In this new series I’ll walk you through the design process and build of my latest project.
What is a Multi-Function Table (MFT)?
A multi-function table, or assembly table, is a large workbench that is typically the center piece of a workshop. As the name implies, such a table serves many purposes, including sanding, cutting, assembly, staining, and other such tasks that might go into a typical woodworking project.
The phrase multi-functional table, or MFT, was made popular by Festool, with their latest version, the MFT/3, currently priced at $720 with accessories.
At a minimum, an MFT is essentially a large working area mounted on top of a stable platform. More advanced tables will feature a top with bench dog holes and/or T-tracks allowing the use of clamps and other tools.
The Festool table features a hole pattern called 2096, which is a 20mm hole spaced 96mm apart, center to center. This 96mm measure is commonly used in Europe for cabinet design. For example, shelf pins are typically spaced 32mm apart.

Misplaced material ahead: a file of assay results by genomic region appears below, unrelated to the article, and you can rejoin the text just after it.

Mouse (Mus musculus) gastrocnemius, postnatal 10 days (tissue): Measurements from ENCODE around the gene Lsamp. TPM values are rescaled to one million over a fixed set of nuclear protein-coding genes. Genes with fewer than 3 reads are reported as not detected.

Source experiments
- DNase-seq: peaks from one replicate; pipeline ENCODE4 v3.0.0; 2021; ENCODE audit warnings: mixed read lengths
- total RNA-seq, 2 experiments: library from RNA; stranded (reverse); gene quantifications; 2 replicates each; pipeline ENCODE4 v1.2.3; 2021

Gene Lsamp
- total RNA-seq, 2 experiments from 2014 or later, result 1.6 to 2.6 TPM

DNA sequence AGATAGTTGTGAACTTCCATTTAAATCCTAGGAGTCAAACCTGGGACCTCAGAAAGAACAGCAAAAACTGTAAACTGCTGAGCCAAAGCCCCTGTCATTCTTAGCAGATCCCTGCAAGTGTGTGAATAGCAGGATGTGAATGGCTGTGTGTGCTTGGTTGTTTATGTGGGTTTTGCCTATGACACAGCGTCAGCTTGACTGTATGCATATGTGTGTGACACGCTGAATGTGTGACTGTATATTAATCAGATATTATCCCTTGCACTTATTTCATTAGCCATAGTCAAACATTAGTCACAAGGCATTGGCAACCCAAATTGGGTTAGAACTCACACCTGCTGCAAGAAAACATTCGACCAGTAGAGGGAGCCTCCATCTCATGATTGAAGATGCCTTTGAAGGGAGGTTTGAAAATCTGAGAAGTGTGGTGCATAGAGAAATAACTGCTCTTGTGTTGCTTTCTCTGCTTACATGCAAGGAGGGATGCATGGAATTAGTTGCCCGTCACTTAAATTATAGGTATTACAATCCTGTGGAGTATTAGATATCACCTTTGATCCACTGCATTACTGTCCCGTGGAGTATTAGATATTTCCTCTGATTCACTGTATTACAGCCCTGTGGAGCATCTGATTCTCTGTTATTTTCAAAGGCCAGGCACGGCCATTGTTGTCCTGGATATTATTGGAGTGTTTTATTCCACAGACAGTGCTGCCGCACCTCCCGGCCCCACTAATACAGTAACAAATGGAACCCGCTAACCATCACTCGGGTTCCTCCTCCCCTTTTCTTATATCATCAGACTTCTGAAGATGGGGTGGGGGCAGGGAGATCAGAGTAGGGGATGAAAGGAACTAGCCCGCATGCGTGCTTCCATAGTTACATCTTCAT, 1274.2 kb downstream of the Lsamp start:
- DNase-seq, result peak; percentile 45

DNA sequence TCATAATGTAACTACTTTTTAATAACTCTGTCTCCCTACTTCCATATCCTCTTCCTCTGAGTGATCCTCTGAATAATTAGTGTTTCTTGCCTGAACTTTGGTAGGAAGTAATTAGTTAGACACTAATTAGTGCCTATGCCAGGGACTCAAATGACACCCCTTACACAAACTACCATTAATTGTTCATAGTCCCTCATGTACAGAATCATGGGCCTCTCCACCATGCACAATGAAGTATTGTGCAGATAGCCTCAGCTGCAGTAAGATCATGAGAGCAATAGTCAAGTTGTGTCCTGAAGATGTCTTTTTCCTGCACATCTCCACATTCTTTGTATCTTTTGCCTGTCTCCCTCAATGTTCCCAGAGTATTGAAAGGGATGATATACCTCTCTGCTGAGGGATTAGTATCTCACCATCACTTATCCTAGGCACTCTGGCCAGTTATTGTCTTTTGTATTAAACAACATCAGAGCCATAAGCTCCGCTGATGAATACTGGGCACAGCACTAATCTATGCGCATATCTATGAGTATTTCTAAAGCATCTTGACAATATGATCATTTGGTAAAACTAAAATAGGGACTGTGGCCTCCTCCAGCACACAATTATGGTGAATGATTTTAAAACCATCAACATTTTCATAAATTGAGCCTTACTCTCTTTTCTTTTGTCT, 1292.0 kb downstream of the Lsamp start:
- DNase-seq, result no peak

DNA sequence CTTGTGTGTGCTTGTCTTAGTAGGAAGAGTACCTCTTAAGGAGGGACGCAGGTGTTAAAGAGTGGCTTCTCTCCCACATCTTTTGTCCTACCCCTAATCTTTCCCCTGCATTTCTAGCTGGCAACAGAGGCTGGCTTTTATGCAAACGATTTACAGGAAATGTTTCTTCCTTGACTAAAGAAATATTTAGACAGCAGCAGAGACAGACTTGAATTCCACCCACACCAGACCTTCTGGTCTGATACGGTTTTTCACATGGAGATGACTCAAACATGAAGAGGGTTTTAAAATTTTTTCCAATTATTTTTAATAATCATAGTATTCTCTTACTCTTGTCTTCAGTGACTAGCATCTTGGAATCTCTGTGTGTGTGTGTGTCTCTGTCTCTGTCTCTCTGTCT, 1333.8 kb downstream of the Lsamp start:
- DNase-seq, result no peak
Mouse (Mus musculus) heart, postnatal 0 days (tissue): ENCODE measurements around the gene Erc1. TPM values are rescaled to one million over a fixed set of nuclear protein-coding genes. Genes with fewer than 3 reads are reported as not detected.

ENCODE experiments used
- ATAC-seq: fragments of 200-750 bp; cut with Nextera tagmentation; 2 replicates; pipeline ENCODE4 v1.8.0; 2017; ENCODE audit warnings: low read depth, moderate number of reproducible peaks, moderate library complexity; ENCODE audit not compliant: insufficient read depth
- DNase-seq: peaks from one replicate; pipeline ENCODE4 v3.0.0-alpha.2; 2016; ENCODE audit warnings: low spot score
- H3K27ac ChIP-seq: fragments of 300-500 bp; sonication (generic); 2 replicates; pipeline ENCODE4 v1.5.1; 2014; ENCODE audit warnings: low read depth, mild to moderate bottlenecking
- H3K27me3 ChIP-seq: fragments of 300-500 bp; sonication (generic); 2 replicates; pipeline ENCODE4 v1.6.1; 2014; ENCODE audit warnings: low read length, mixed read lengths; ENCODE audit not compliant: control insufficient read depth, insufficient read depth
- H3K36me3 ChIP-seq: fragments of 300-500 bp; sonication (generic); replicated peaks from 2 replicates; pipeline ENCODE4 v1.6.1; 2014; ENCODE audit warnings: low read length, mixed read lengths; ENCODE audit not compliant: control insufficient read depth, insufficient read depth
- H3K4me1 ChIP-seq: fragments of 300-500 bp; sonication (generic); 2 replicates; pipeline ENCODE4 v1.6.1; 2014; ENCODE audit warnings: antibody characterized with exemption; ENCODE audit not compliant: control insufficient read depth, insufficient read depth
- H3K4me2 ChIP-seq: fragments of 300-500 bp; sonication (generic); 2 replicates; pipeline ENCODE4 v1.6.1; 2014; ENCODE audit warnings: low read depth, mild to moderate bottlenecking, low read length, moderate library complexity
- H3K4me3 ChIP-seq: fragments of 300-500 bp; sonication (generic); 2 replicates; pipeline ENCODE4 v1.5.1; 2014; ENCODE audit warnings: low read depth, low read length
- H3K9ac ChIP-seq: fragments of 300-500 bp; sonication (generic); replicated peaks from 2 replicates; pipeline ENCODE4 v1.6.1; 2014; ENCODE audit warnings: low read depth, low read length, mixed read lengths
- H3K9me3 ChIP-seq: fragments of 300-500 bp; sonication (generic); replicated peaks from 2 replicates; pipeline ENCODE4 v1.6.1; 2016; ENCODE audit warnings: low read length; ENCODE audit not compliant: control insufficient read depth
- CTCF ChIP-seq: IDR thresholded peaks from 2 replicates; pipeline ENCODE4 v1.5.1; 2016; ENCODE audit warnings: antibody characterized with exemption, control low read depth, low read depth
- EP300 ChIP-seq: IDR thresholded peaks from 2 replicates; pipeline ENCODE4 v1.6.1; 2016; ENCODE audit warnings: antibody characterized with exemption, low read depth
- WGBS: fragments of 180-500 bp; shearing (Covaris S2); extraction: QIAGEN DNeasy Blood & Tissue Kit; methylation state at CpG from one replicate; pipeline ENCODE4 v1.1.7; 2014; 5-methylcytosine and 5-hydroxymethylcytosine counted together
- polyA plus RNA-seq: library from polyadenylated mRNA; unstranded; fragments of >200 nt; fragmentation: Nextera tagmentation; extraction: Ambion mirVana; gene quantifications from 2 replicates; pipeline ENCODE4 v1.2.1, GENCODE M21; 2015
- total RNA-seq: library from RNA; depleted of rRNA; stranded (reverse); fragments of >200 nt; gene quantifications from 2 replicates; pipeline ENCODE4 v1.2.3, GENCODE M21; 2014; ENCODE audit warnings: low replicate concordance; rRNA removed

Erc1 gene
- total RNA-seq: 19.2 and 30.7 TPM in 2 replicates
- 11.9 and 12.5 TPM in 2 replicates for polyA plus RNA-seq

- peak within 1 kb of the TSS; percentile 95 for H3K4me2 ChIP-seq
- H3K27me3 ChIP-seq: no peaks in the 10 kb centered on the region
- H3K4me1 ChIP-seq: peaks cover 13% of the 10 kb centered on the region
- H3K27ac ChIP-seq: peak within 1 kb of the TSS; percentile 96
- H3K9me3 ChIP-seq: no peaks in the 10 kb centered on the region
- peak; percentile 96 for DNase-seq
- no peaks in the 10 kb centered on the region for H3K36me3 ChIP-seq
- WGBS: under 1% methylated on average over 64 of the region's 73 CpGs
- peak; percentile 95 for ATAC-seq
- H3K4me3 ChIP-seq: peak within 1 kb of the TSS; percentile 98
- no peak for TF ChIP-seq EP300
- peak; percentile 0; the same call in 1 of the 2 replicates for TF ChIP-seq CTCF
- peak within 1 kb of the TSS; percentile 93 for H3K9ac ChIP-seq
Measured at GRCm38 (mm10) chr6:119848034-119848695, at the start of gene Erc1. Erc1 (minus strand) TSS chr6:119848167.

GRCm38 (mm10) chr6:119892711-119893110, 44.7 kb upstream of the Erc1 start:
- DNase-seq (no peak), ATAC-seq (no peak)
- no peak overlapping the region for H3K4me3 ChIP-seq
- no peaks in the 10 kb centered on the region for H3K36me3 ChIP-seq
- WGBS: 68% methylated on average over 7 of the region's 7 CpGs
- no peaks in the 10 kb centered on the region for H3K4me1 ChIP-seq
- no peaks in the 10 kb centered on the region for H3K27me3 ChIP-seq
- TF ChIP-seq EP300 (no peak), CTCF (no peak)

Apparently after World War 2 they needed a standard for mass producing all the kitchen cabinets needed as part of rebuilding efforts. As they built up the factories, the most readily available commercial helical gears had shafts on 32mm centers. This led to the standard we have today.
My Workshop Goals
When I started down my journey to an organized workshop, I set myself a bunch of goals, which over time I’ve refined:
Consistent Design – I wanted a consistent look for the entire workshop. My struggle to find a perfect off-the-shelf solution came to a dead end because there’s really no company with a broad-enough range of products that met all my needs.
You can’t buy storage cabinets, a router table, a CNC cabinet, a miter table, and an MFT from a single company. All of my workshop benches and workstations are made with aluminum extrusion and a combination of birch plywood, MDF, and Formica. It’s a look that I really love, and adaptable to new or changing needs.